Where to find bicycle maps for Melbourne
I have posted before about journey planning for bikes over on my main blog. But what about maps showing bike routes and information in general?
There are several great resources out there to help, most of them community-made.
If you have to pick one, I think that the best overall is OpenCycleMap and its associated tools. Basically, it’s a tileset that shows bicycle-related data from OpenStreetMap (a free and open-sourced map of the world).
It’s my first choice for several reasons:
- The underlying OpenStreetMap data is far more accurate and up to date than any other
- It contains heaps of in-depth information, such as path surfaces
- Bicycle repair stations, cafes and bicycle shops are shown
- The map shows railway lines and stations, including bicycle parking
- A basic route heirarchy is shown (e.g. local vs. regional trails)
- On-road ‘shimmy’ routes are shown as well as off-road trails
- The map differentiates between different types of bicycle lanes – for example, separated vs. painted vs. sharrows
You can access a web version of OpenCycleMap here: https://www.opencyclemap.org/
Perhaps best of all, it links into the journey planner Openrouteservice (accessible here: https://maps.openrouteservice.org/). This is an API that is now used in many apps and websites but can also be accessed through your web browser.
Basically it uses the OpenStreetMap bike data to give you directions specific to bike riding (walking and wheeling too). So instead of getting directions from Google Maps telling you to cycle down the middle of Punt Road, Openrouteservice uses the map data to give you much safer and better routes. You can change several options too. For example, you can choose whether you want a shorter route or avoid a particular area.
Most bicycle apps now use OpenCycleMap and/or Openrouteservice. My personal choice is RidewithGPS (they have a great free version too), but others like Strava and MapMyRide also offer this as options.
Other than OpenCycleMap, there are many other places to look for bicycle routes. I have listed the ones that I know about below. If you have any to add, please let me know in the comments and I’ll add it to the list:
- Travelsmart maps that you can obtain for free as a hard copy from councils or as an electronic PDF (they are specific to each council area and some are out of date): https://www.vicroads.vic.gov.au/traffic-and-road-use/cycling/bicycle-route-maps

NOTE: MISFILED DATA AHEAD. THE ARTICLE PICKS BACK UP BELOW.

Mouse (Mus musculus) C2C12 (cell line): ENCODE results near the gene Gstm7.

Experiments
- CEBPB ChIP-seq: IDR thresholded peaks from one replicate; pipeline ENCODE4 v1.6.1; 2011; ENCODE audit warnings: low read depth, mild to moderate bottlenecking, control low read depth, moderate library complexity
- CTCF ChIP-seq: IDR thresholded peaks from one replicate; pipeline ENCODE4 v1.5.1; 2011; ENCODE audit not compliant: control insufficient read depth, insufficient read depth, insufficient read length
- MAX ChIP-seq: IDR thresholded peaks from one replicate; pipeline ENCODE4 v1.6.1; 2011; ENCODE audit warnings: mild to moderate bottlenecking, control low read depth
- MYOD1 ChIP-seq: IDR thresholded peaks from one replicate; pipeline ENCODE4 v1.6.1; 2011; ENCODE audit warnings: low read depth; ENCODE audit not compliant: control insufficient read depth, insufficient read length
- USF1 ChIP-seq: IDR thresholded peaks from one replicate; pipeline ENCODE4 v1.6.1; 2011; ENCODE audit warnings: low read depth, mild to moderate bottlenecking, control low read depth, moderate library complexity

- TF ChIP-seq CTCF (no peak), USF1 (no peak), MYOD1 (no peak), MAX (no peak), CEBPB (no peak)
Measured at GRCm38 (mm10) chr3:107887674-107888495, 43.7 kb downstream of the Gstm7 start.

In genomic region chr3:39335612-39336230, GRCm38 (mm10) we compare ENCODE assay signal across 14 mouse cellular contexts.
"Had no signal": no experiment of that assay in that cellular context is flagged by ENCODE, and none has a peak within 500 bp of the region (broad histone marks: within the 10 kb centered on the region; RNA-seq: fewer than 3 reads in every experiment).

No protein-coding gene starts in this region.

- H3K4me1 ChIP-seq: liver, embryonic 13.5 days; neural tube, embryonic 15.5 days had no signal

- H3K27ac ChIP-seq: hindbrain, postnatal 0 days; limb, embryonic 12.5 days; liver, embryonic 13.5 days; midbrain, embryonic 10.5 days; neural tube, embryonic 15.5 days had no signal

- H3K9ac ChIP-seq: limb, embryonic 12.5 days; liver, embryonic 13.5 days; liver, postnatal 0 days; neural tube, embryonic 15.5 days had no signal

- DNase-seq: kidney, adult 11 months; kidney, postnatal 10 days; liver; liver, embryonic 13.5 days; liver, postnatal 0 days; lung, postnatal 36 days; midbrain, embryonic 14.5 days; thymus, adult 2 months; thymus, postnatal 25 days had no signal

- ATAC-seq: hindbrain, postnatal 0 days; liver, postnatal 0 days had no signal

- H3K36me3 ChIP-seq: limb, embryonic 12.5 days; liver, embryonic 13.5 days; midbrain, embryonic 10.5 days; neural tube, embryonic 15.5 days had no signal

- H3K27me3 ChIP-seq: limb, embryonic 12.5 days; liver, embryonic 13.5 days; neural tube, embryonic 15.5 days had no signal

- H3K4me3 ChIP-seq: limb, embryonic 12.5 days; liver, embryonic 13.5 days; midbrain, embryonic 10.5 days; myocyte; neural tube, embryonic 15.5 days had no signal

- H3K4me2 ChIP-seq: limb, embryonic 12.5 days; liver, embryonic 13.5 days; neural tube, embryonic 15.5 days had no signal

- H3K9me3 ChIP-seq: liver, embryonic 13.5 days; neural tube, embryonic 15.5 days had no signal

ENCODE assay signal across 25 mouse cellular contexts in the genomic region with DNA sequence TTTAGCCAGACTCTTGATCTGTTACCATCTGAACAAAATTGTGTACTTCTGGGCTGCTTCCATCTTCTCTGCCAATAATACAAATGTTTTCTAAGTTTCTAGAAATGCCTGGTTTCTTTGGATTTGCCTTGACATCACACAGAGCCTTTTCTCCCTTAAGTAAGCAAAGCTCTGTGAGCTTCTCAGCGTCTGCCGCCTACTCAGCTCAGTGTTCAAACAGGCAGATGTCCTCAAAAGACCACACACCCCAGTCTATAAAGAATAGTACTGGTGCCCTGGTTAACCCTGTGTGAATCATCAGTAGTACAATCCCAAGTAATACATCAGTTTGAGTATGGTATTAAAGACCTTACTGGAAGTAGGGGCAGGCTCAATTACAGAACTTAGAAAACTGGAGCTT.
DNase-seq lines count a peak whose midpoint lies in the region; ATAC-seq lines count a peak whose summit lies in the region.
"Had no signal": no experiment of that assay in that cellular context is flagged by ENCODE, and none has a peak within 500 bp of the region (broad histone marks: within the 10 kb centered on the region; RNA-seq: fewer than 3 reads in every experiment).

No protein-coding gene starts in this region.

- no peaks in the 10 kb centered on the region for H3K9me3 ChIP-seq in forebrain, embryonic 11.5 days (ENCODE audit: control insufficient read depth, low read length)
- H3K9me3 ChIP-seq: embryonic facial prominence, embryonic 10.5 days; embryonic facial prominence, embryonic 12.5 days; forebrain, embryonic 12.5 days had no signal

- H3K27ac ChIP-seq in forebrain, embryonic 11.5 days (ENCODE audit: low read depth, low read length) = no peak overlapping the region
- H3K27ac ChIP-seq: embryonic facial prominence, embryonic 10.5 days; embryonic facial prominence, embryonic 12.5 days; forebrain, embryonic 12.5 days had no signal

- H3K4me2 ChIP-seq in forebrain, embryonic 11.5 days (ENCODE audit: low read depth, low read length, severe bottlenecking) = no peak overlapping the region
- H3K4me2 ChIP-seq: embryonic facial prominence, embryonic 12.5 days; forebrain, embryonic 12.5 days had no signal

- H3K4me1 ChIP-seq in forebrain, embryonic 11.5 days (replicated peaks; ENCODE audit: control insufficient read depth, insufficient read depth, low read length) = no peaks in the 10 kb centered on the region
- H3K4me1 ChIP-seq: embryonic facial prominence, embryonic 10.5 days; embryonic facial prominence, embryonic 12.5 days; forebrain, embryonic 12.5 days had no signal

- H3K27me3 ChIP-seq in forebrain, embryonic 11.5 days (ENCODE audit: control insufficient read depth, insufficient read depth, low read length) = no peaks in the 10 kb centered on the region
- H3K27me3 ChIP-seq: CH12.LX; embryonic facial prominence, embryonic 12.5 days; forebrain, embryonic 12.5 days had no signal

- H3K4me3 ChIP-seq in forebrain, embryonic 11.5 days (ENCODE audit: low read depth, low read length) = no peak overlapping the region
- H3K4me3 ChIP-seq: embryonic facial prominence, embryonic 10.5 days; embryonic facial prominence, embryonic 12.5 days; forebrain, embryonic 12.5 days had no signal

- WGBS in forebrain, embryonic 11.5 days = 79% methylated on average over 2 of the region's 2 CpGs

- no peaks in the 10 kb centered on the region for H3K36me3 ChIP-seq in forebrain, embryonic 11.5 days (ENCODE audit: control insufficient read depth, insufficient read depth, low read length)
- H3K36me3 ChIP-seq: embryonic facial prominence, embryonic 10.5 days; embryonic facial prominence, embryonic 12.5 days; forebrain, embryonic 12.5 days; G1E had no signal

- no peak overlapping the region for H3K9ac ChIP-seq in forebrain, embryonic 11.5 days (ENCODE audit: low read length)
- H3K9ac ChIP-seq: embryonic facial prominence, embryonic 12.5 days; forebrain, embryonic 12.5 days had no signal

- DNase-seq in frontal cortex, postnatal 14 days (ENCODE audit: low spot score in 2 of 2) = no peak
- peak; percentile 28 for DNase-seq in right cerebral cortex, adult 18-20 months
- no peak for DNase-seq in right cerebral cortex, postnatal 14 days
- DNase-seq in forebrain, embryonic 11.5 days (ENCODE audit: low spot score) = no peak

- This great schematic map showing major off-road paths in a compact format (some minor errors though): https://np.reddit.com/r/melbourne/comments/iz797f/i_made_a_transitstyle_map_of_melbournes_offroad/
- My own Melbourne Bike Map showing major off-road paths (also some minor errors – I’m getting around to fixing them though!): https://philam.github.io/melbournebikemap/
- ‘Melbourne Bike Trails‘ website with major trails overlaid onto Google Maps with Streetview and other useful features included: https://melbournebiketrails.yolasite.com/
- John Parker’s long-standing ‘Bike Trails in Australia‘ website which has some nifty tools, including a ‘distance by bike’ feature and navigation notes at key locations: http://www.bigyak.net.au/trails/biketrails.html
- The ‘Melbourne Bike Grid‘ map with over 1 million views, has a lot of useful layers including cafes, smaller trails and roads to avoid: https://www.google.com/maps/d/u/0/viewer?mid=16S-faloxDySd0qacgOe4usf99cY&ll=-37.79962074903367%2C144.93204219949493&z=11
- BBBike @ Melbourne uses OpenStreetMap but uses a different directions API and includes a live traffic layer: https://www.bbbike.org/Melbourne/
- Despite all of its problems, Google Maps still has its uses (be sure to turn on the ‘Cycling’ layer in the sidebar and be very cautious when following its suggested directions): https://www.google.com.au/maps
Join the discussion and tell us your opinion.
Council service offices and their web sites would have maps to view and download, whether their own or custom publication or others that you mention such as TravelSmart.
Avenza Maps also has various maps available.
Apple Maps, let it be said, is an absolute shocker for riding.